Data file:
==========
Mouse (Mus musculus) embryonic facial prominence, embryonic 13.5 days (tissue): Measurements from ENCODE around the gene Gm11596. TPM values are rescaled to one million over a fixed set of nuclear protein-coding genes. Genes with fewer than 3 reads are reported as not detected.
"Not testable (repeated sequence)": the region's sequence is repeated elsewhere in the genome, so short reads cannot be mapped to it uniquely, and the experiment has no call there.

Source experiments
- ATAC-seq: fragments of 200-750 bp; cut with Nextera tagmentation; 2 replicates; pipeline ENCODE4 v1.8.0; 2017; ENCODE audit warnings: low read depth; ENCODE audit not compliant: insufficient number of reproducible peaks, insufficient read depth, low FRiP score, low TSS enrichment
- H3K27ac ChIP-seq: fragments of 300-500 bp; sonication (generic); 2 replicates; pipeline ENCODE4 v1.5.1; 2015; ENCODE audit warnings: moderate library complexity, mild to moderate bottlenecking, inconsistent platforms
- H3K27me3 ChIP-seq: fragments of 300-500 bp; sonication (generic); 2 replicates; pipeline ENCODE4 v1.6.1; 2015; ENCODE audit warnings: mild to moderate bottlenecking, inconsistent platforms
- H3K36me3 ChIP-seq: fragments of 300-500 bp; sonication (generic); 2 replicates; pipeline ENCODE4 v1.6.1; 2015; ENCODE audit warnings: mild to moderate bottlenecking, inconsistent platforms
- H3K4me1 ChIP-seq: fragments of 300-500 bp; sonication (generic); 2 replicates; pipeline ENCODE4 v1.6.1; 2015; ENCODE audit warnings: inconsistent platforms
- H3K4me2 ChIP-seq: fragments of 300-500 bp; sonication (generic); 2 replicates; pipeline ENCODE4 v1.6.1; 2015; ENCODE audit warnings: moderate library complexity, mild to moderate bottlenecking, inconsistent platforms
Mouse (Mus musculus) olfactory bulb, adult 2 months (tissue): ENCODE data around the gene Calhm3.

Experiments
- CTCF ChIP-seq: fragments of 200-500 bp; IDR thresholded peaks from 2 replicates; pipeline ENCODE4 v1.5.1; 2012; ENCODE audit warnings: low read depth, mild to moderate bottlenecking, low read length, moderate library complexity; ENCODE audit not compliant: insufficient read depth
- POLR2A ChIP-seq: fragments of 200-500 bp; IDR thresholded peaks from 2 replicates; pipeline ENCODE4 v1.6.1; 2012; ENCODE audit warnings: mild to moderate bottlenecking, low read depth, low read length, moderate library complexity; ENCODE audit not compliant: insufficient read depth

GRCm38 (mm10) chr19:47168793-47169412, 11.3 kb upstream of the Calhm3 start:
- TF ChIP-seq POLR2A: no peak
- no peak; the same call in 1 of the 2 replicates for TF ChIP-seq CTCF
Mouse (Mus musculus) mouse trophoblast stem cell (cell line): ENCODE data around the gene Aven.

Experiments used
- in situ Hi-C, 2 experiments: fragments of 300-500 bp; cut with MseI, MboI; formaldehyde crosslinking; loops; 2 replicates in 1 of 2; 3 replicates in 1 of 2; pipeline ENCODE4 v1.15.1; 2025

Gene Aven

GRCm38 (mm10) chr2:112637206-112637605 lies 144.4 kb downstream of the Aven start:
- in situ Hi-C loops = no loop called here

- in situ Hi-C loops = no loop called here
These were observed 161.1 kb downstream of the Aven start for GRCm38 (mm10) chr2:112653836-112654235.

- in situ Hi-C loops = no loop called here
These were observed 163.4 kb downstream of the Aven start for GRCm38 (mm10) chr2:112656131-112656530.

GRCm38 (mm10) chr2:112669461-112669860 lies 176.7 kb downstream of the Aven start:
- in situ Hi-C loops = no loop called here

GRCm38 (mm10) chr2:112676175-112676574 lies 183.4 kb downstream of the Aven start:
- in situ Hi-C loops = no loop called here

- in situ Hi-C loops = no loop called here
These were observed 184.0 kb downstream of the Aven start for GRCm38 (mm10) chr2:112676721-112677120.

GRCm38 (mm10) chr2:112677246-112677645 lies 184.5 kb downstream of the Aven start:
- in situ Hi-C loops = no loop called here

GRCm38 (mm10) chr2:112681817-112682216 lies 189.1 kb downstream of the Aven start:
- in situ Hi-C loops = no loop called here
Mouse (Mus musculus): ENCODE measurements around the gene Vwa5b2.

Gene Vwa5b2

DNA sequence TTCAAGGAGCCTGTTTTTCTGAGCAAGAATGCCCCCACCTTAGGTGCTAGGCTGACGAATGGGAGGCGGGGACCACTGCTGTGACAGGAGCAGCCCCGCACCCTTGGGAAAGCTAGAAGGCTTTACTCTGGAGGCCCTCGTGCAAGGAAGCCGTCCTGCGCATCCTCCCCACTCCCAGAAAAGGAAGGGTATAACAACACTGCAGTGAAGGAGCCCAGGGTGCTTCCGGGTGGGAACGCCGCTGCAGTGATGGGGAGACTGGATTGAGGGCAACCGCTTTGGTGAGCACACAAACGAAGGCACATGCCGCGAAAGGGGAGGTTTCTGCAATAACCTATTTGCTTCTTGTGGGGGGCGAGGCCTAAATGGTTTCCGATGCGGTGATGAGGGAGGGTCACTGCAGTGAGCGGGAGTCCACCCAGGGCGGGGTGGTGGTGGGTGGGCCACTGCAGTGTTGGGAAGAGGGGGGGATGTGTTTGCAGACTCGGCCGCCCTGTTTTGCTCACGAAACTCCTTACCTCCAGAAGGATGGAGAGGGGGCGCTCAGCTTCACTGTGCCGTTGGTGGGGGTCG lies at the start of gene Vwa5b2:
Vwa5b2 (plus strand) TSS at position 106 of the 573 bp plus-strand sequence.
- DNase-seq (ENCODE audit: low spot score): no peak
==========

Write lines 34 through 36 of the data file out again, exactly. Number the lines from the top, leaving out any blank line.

- in situ Hi-C loops = no loop called here

GRCm38 (mm10) chr2:112681817-112682216 lies 189.1 kb downstream of the Aven start:
- in situ Hi-C loops = no loop called here